Exploring the Life and Works of Edgar Rice Burroughs

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A Vestige of Venus

By John "Bridge" Martin

Edgar Rice Burroughs tapped the freshly opened pack against his thumb, extracted the cigarette which had shot out the furthest, stuck it in his mouth and lit up. He drew in a lungful of satisfying smoke and then watched it float in the air as he exhaled. He did not offer one to the fit, blond twenty-something sitting across from him, because he knew the young man was not flesh and blood, but a mere bodiless image, projected into his office from the faraway planet Venus.

"It's always good to see you, Carson," Burroughs said. "Frankly, with the kind of narrow escapes you constantly experience, I keep wondering when I'm going to see the last of you!"

“I've wondered the same thing myself," the vision replied. "But so far luck has been with me.”

"Well," said Burroughs, flicking the switch on the dictaphone, "let's get started on your latest adventure before some disturbance in the astral forces causes you to disappear on me."

"I'm all set," he said. "And, as usual, this will be in a rough format. I'll count on you to do your fine editing and rewrite job as you've done so well in the past."

“It's the least I can do," said Burroughs. "After all, I'm the one who benefits financially from this.”

"And I benefit from the satisfaction of knowing the world is learning about what life is like on Venus," said the likeness of Carson Napier.

“This story will pick up right where the story about the wizard left off," he added. "Has that one been published yet?”

"Not yet," replied Burroughs. "It has attracted a small batch of rejection slips. But don't worry. It'll get published, even if I have to wait until you've told me enough to fill a whole book and publish it myself!"

Years after Ed Burroughs' death in 1950 the "wizard" tale was published.

"All right," Burroughs' guest replied. "Now here's the latest. After Ero Shan and I had our fill of zaldar steaks at Tovar's castle, we fired up the anotar and took off for Sanara. I was anxious to get back to Duare, and Ero Shan was just as anxious to get into the air with his own anotar and head back to Havatoo and the lovely Nalte.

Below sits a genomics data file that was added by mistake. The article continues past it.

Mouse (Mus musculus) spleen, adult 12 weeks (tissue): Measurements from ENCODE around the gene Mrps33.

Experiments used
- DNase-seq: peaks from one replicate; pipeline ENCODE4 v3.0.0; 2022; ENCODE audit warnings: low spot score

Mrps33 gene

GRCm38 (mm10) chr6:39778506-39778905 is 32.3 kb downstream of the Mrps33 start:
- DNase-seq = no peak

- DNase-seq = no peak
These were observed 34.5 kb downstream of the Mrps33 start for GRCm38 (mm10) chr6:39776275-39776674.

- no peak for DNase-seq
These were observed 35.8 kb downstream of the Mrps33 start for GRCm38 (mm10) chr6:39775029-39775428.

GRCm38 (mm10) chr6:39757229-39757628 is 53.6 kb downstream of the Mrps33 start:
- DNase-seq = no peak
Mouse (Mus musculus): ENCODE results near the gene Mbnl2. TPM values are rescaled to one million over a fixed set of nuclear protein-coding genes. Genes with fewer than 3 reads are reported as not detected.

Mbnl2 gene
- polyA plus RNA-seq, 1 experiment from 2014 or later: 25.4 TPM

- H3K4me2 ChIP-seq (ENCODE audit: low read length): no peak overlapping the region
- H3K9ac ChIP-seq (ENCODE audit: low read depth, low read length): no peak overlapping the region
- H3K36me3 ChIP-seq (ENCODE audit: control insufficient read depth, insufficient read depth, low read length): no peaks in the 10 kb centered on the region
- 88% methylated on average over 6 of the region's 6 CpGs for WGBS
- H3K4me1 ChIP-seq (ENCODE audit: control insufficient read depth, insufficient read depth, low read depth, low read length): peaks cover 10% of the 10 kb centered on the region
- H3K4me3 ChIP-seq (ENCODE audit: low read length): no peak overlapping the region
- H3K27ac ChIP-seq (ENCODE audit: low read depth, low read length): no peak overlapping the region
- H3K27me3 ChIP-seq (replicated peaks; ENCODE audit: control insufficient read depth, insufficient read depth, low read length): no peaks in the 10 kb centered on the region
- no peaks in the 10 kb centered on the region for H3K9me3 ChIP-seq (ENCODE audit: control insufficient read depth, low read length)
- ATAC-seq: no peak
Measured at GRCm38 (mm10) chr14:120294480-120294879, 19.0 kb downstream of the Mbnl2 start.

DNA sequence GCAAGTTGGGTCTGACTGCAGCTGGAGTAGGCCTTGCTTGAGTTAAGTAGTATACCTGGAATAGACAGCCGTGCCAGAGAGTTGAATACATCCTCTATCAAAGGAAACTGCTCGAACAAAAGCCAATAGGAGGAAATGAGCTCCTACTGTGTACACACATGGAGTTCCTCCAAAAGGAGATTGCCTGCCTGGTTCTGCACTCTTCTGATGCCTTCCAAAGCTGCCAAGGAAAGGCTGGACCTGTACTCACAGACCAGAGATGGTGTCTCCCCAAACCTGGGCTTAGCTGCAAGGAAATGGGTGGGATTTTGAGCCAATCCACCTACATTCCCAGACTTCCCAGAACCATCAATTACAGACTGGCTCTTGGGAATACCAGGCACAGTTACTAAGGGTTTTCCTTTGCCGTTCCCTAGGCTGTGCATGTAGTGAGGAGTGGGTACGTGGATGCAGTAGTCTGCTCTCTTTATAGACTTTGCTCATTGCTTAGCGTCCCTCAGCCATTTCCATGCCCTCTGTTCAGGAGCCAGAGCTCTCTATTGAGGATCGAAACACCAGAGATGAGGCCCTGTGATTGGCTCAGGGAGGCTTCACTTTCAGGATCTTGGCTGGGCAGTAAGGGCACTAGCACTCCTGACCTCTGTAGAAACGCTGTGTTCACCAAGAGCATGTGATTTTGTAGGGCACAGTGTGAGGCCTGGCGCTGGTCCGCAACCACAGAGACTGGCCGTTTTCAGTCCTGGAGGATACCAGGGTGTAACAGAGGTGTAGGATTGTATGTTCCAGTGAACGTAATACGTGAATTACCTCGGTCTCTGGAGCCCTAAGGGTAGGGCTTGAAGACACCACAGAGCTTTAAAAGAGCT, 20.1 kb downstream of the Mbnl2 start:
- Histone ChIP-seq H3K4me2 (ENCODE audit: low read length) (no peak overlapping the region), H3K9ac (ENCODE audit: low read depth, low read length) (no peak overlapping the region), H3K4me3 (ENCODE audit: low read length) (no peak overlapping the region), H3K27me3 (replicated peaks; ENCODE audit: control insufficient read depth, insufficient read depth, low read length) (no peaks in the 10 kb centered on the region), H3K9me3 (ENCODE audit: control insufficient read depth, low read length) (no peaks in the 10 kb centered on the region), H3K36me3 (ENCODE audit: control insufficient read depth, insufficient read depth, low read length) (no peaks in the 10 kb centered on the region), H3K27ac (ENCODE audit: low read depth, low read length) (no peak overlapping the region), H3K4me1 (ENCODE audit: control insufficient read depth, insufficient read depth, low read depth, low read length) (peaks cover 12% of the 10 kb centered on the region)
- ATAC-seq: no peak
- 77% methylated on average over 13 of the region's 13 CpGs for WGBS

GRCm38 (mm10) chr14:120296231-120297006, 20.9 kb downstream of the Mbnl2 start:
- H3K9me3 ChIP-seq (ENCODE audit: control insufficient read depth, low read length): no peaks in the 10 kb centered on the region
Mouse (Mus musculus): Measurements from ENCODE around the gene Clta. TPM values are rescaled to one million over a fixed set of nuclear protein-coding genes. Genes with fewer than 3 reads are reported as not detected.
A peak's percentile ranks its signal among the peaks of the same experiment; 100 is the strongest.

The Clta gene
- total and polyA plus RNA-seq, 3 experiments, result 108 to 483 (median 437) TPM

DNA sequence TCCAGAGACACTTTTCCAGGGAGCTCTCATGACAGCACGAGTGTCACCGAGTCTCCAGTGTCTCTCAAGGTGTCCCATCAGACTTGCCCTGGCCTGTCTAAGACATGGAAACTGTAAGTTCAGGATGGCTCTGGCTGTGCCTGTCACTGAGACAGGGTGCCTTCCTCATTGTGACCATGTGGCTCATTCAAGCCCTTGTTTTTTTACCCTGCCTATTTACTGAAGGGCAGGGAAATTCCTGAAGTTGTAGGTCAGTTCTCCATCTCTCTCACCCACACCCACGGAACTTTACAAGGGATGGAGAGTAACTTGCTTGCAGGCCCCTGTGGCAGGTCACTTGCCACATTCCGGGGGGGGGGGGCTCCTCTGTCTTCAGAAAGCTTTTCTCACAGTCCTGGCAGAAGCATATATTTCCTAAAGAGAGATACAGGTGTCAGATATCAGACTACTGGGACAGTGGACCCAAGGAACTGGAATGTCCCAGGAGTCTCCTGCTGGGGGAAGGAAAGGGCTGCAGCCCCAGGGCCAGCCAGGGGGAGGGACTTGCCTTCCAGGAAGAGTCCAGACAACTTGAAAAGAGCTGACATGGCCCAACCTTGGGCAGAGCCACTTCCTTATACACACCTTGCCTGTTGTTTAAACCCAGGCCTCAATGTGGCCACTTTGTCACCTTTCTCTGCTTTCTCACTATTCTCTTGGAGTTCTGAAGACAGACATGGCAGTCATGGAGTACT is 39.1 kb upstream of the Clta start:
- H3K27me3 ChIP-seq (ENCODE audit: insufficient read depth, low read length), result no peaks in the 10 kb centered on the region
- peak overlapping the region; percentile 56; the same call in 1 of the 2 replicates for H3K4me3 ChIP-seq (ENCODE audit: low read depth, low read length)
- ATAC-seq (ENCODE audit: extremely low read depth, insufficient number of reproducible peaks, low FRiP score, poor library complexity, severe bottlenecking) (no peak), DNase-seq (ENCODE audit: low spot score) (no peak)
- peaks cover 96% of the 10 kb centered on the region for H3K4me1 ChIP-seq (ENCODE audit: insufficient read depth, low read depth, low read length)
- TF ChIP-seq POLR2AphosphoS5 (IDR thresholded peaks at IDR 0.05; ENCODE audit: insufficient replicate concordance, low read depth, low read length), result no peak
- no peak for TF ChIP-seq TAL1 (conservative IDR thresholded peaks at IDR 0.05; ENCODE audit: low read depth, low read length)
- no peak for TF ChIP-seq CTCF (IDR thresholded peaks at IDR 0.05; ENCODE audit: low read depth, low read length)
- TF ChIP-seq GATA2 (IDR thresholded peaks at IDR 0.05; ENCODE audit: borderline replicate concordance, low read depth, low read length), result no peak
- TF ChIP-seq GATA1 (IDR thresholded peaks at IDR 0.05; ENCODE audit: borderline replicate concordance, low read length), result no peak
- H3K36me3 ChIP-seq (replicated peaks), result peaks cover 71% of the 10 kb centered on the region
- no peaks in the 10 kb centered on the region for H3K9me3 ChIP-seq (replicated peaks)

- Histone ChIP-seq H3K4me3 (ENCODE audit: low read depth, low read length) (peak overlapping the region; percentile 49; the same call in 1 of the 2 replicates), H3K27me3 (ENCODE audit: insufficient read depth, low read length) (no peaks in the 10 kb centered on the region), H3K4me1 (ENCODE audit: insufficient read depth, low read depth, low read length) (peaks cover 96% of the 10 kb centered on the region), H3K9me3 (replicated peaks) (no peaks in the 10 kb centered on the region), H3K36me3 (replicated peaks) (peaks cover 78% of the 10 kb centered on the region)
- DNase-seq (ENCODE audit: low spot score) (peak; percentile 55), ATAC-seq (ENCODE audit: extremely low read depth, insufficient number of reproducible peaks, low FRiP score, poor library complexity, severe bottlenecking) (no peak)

"The weather seemed perfect for flying and we anticipated no problems. We had a perfect flight for about 100 Earth miles over some of the weirdest Amtorian landscape I had ever seen, and then, all of a sudden—"

ERB had been contemplating the half-inch stub of ash on the tip of his cigarette and looked up to see why his collaborator had quit talking. The vision was gone. There was no one in the room but him.

"Blast it," said Burroughs. "Him and his little tricks." He switched off the dictaphone and muttered, "Who knows when he's going to be back?"

- - - - -

In a palace room in the city of Sanara on the planet Venus, known to its residents as Amtor, Carson was startled out of the state of mystic consciousness by which he could project images and words to others far away. He opened his eyes and turned toward the sound of a breaking door and shuffling feet. Several armed, loin-cloth clad men burst into the room. It had been a few years, but there is no aging for those who partake of the Amtorian longevity serum, so he had no problem recognizing some of them. "Kamlot!" he said. "Duran! Olthar!"

“Don't try anything," said Duran, "or we'll have to kill you here.”

“Here?" asked Carson. "Why kill me anywhere?”

"You knew the rules," said Kamlot. "You knew it was death to even approach a Vepajan princess, let alone go as far as you have. I couldn't bring myself to run you through on the Sofal, but you've gone way beyond the level of offenses you had committed at that point."

“This is stupid," said Carson. "This is the middle of Sanara. I'm the prince here. You can't possibly get away with this.”

"I'm afraid we can," said Olthar. "We allied with Havatoo awhile back to fight the Thorists. They shared your designs for the anotar and our scientists have improved on it and we've built our own."

As he spoke, they had bound Carson and led him up to the roof, where the Vepajan anotar was parked.

"Nice looking ship," said Carson. He couldn't help but admire it, in spite of the threat it posed. They led him on board where he saw the love of his life, one wrist shackled to the arm of a seat. "Duare!" he cried. "They got you, too!"

Duare cried. "They're taking us back to be executed. Oh, Carson! What will we do?"

"That dirty Mintep," snarled Carson. "What an ungrateful lout. After all I did for him. Don't worry, Duare," he said. "I'll think of something."

- - - - -

After several months of waiting for Carson to return and finish the Venus fragment that Burroughs' secretary had typed out, Burroughs finally admitted that he might not ever see Carson Napier's phantom image again. He opened the desk drawer and read through the fragment once more. He got up and walked over to the safe, worked the combination, and tossed it on the stack of other unpublished manuscripts and fragments.

"Maybe I should go back to work on that Tarzan manuscript," Burroughs thought. "Or get busy on preparing the latest information Tangor sent me."

"Then again," he mused, "maybe I'll just keep reading the Sunday funnies in bed and let someone else entertain ME for a change."